Leak actually attended Holtz's first football camp at South Carolina, which is 90 minutes from his hometown of Charlotte, N.C.
"I remember it vividly," Holtz said. "He made a couple of throws and I said, ‘Who in the world is that young man?' And he was going into the ninth grade. He wasn't even in the ninth grade yet. He threw better than anybody. He had the touch and he had the presence. He's a guy that comes along rarely."
Leak plans on having plenty of family and friends at Saturday's game.
"I'll have a big group there," Leak said. "I'll probably need 20 to 30 tickets."
Mitchell, a 6-foot-7, 340 pound junior, broke a university policy resulting in his second suspension in six months. However, Zook has adamantly defended Mitchell throughout his troubles. As a result, his career is not in jeopardy, the coach said.
"Mo has served his sentence," Zook said. "I've said this many times. Mo is not a bad person. I like Mo. I like Mo a lot."
Mitchell, who remains cordial despite his desire to avoid the media, has started six games this season.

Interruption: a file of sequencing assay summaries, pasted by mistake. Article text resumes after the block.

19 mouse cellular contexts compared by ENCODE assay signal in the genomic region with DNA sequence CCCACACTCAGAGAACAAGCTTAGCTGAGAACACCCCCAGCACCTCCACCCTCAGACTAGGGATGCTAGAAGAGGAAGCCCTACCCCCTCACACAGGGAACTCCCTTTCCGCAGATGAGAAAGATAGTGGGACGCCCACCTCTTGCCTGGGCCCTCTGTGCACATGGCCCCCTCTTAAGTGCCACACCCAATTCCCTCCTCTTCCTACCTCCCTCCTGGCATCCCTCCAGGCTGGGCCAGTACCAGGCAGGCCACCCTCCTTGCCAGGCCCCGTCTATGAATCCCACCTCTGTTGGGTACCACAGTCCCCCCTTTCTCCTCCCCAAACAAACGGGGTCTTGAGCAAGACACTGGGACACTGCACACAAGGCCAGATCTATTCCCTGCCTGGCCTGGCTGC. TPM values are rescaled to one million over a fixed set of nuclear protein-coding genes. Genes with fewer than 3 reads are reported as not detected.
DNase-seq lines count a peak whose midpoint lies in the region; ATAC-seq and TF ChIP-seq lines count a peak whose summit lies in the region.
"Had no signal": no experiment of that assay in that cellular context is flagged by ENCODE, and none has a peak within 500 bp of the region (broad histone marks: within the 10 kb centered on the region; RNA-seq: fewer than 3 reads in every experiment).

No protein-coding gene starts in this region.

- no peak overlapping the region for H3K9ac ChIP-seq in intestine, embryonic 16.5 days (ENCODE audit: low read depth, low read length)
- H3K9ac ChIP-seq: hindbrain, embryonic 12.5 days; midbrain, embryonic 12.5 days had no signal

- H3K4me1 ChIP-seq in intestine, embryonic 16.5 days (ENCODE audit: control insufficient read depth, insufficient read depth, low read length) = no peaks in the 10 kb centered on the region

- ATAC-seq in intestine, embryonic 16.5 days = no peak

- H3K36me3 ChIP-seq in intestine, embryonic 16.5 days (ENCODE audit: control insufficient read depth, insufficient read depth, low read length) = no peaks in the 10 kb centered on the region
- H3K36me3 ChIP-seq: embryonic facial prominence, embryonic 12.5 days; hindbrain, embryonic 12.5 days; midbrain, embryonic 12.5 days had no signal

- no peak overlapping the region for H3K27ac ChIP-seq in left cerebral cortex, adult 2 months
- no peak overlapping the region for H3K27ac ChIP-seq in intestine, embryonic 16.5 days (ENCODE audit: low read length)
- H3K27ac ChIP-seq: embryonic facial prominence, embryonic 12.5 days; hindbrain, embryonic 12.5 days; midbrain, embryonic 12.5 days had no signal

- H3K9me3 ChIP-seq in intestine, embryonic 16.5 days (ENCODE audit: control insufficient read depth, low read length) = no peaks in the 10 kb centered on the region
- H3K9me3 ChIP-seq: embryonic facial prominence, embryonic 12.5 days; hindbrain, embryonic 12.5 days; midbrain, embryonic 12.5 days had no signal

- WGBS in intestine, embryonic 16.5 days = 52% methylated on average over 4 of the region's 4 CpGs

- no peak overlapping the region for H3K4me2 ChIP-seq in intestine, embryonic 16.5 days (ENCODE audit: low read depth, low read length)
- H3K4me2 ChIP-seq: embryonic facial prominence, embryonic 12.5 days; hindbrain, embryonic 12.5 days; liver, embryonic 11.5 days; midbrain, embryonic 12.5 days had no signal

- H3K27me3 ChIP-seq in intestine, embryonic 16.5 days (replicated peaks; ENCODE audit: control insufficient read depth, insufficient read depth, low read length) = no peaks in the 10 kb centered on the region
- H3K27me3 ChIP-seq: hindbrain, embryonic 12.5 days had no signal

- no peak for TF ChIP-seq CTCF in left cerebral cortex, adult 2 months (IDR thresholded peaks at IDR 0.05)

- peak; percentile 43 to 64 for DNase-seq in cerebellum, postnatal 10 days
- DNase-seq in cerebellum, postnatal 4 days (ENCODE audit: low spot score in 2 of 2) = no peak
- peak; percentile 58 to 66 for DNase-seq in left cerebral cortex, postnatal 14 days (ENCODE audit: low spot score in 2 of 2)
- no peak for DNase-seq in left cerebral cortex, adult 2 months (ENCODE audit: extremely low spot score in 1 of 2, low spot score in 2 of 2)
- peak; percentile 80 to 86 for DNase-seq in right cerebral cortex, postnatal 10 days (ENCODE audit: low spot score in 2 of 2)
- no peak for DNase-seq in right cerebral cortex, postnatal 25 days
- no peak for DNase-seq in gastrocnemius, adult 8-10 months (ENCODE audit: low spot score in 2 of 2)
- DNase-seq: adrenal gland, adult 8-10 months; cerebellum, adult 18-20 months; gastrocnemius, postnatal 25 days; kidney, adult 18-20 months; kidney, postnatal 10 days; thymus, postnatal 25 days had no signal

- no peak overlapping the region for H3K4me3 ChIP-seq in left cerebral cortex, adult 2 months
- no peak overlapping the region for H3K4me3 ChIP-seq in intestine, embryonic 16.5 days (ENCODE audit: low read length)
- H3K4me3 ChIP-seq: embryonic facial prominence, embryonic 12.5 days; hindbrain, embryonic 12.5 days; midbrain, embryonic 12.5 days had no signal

Long snapper Casey Griffith also is in good standing after serving a suspension for missing class.
LIGHT THE FIRE
Sure, natural passion plays a role in the emotion of every win. But Zook said all passion isn't natural. It's taught.
"I think you coach it," Zook said. "Everyone talks about how you play like you practice. I'm one of those guys. I think you can get three hours of work done in two hours."
So how do you coach passion?
"You chase them," he said.
Zook recalled an occasion when he coached Sammy Knight, now a safety with the Dolphins, in his rookie season at New Orleans.
"Sammy looked at me like I was crazy because I'm chasing him to the huddle," Zook said. "That's not something that just happens. You coach that stuff."
FAR FROM DONE
While several active coaching legends – including Joe Paterno, Bobby Bowden and Lou Holtz – face impending retirements, Zook remains hopeful his final days are far from near.
Zook laughed Tuesday when asked about what signs he would look for when thinking about hanging it up.
"I hope I'm a long way from there," Zook said. "My fear is somebody telling me I have to retire. Can you imagine? What would you do all day?"
Holtz, who will coach South Carolina on the opposing sideline Saturday, is 66 years old and has been a head coach for 31 years. He said Tuesday he has not thought about when he will end his coaching career.
Zook, on the other hand, is 49 years old and is in his second year as a head coach.